The received wisdom is that finance directors rarely make a successful transition to the position of CEO. Gordon Brown's disastrous showing in the General Election last month would suggest that this perception applies as much to politics as to business.
After years of hankering and plotting to become PM, Brown completely failed to engage with the electorate when eventually the job was handed to him on a plate.
Despite having been the best and longest serving chancellor of modern times and having been instrumental in saving the western financial system (at least by the reckoning of many overseas commentators), he lacked the skills for the top job. Over-focused on detail, he tended to micro-manage. Never a people person, he surrounded himself with a coterie of acolytes who would not gainsay him. Above all, he could not connect with his 'customers', the electorate who in the end punished him in the polls for these failings.
Okay, perhaps this is just bad grace on my part as a Labour peer, still fulminating after electoral defeat. However, it has set me musing on the business parallels.
Certainly it is rare for a CFO to become a CEO. A quick analysis of FTSE100 CEOs demonstrates that only 20% have made the transition, and usually within the same organisation. Only one person has made it from group CFO to CEO in another FTSE100 company: Mick Davis, who moved from being CFO of BHP Billiton to CEO of Xstrata. Interestingly, of the others, eight moved from CFO to another role within the company before becoming CEO. For example, Ian Livingston was a divisional CEO at BT before becoming overall boss; while Paul Pindar, formerly FD of Capita, spent seven years as group MD before becoming CEO in 1998.
The recent reporting of the high-profile departure of Marks & Spencer's FD Ian Dyson to run his own show at Punch Taverns omitted to mention he was also M&S's highly regarded COO. The point being that for many finance directors, it is necessary to obtain broader managerial experience if they are to be seen as CEO material.
Perceived as lacking in creativity and strategic vision or as control freaks, FDs wanting to move beyond the confines of the numbers role have struggled to be taken seriously as candidates for the top job. Too often the FD is seen as the chief bean counter, more preoccupied with ticking boxes than anything else.
After the governance crisis in the early 2000s following the collapse of Enron and Arthur Andersen, and with the introduction of Sarbanes-Oxley, companies became more concerned with regulation and governance. The finance role lost much of its commercial focus, and FDs came to be seen as blockers rather than enablers.
The huge growth of banking and financial services also lured away graduates who might otherwise have gone into accountancy and become the next cadre of FDs. Instead, they joined private equity, hedge funds or became investment advisors. After the decline in attractiveness of the banking profession in the past few years, the accountancy profession is regaining its cachet and PwC is now the biggest recruiter of graduates in the UK.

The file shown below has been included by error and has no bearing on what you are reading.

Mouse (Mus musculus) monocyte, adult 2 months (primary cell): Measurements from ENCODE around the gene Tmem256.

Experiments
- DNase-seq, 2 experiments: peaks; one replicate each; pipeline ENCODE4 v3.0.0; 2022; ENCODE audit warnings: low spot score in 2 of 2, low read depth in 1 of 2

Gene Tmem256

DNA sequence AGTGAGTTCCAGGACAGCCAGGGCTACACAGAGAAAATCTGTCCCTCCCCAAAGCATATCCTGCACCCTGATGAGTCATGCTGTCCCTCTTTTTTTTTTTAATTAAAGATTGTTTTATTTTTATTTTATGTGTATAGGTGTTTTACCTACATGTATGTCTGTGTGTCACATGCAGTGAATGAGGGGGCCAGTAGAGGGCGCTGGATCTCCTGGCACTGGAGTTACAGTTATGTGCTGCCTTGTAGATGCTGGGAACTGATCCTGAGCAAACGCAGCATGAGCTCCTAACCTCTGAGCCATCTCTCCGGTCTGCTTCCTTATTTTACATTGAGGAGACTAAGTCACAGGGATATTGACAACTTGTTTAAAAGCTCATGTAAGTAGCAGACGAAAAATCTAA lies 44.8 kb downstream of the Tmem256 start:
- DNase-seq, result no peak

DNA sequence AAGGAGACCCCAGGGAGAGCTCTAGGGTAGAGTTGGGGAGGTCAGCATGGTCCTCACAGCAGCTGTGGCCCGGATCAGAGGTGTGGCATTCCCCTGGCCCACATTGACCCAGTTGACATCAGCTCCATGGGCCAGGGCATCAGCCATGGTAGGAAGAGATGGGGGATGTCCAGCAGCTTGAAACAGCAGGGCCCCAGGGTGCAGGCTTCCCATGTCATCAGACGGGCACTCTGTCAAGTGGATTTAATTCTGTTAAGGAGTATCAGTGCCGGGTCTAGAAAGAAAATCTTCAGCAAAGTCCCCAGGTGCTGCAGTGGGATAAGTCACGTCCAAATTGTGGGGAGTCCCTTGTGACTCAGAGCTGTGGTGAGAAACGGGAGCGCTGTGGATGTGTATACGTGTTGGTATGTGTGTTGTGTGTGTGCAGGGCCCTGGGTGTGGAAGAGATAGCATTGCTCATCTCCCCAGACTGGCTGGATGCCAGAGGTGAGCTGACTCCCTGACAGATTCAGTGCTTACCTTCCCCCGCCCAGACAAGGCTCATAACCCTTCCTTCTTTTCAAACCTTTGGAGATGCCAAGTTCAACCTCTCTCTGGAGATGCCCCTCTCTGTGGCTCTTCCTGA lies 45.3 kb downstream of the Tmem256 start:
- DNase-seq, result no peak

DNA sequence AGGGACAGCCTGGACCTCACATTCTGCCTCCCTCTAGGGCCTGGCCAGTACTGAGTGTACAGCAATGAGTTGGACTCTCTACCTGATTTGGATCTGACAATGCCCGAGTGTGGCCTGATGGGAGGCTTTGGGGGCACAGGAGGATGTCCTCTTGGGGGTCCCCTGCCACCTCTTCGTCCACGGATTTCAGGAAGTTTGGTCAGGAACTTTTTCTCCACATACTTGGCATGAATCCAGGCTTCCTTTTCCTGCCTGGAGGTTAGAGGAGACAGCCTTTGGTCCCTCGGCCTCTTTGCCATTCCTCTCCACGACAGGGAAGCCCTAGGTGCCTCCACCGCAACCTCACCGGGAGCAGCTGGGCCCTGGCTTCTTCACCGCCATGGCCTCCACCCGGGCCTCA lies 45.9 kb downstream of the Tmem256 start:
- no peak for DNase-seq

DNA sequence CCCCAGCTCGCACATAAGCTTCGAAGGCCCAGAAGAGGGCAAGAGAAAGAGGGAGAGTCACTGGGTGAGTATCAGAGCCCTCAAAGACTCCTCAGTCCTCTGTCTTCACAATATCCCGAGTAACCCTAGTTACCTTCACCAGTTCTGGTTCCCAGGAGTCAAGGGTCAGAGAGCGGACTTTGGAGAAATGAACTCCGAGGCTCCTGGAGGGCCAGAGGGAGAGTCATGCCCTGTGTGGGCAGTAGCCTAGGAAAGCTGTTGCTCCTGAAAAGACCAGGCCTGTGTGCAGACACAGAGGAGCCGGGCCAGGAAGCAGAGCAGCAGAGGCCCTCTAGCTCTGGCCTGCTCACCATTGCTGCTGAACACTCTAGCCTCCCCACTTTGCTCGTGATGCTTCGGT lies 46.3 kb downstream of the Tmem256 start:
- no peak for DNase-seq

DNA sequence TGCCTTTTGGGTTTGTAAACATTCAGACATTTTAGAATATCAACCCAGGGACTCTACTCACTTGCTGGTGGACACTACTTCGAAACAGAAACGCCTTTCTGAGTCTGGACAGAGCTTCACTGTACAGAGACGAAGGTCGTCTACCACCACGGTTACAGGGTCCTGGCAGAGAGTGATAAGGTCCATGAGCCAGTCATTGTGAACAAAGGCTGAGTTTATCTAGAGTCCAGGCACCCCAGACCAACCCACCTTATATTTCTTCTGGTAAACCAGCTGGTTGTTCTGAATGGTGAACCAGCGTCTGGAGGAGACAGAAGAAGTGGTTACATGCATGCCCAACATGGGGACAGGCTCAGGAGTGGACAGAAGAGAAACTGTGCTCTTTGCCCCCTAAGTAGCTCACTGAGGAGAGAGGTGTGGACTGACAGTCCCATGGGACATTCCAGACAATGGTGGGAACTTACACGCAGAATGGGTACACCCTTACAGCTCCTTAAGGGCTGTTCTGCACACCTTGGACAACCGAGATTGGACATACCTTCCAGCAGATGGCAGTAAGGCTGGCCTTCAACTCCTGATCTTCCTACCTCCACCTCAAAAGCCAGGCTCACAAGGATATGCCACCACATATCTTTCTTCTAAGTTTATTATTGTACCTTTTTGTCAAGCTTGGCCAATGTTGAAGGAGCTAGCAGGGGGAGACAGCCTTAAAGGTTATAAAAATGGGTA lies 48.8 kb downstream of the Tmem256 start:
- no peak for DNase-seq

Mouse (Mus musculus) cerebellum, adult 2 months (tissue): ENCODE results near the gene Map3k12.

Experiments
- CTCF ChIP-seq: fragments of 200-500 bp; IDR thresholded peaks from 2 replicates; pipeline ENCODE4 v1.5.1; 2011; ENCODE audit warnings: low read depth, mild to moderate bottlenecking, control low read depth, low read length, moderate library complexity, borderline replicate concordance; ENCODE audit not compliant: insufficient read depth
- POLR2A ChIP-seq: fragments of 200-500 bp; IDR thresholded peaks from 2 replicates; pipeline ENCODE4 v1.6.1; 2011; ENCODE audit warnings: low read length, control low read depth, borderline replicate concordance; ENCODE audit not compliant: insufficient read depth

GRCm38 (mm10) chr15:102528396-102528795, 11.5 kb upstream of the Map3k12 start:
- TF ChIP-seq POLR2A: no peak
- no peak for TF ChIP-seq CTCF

While not all FDs are cut out to be CEOs, their experience can be valuable for board roles. In the UK, accountants are seen as primary advisors to business and a financial background is common among NEDs. This is not generally the case in the US where a legal qualification is thought to be more useful, possibly because of the higher litigation risk in the US where shareholder actions are much more common. Certainly, while the FD is almost always on the board of a UK plc, this is usually not the case in the US. An MBA is a more desirable business qualification than an ACA.
Some head-hunters believe FDs make much better chairmen than CEOs. Less egotistical and frequently closer to the board than many CEOs, they are used to influencing rather than leading. They are often seen as 'organisational shock absorbers', as one FD described the role. Highly sensitive to shareholder value and masters of the numbers, FDs usually have excellent contacts in the City. This can be extremely useful for the chairman role in mergers, takeovers and fund-raising. Cited as among the best in the FTSE100 are David Tyler of Sainsbury's and Philip Hampton of RBS, both former FDs, neither of whom was made CEO before moving to significant and high-profile chairman roles.
The transition from FD to CEO has significant financial benefits. When Gordon Brown moved from No 11 to No 10, he received a pay increase of around £51,000, taking his salary from £136,677 to £187,611 - a rise of 37%. This differential is tiny compared with the pay increase a finance director in the private sector could expect following promotion to CEO. According to research from the Hay Group of remuneration consultants in 2007, top FD positions frequently command annual salaries of £500,000. However, a promotion from FD to CEO would likely net a pay rise of more than 80% and when potential bonuses are taken into account this could be much more.
CFO to CEO promotions seem to be on the increase, perhaps because of the upheaval many companies are experiencing in the aftermath of the financial crisis. A safe pair of hands on the tiller is to be welcomed in turbulent times.
But we should not forget that Gordon Brown was not the only Scottish FD promoted beyond his competence. No prizes for guessing the name of the other one.
- Baroness Kingsmill CBE has been a non-executive director of various private and public boards. She is a non-executive director of British Airways and Korn/Ferry International.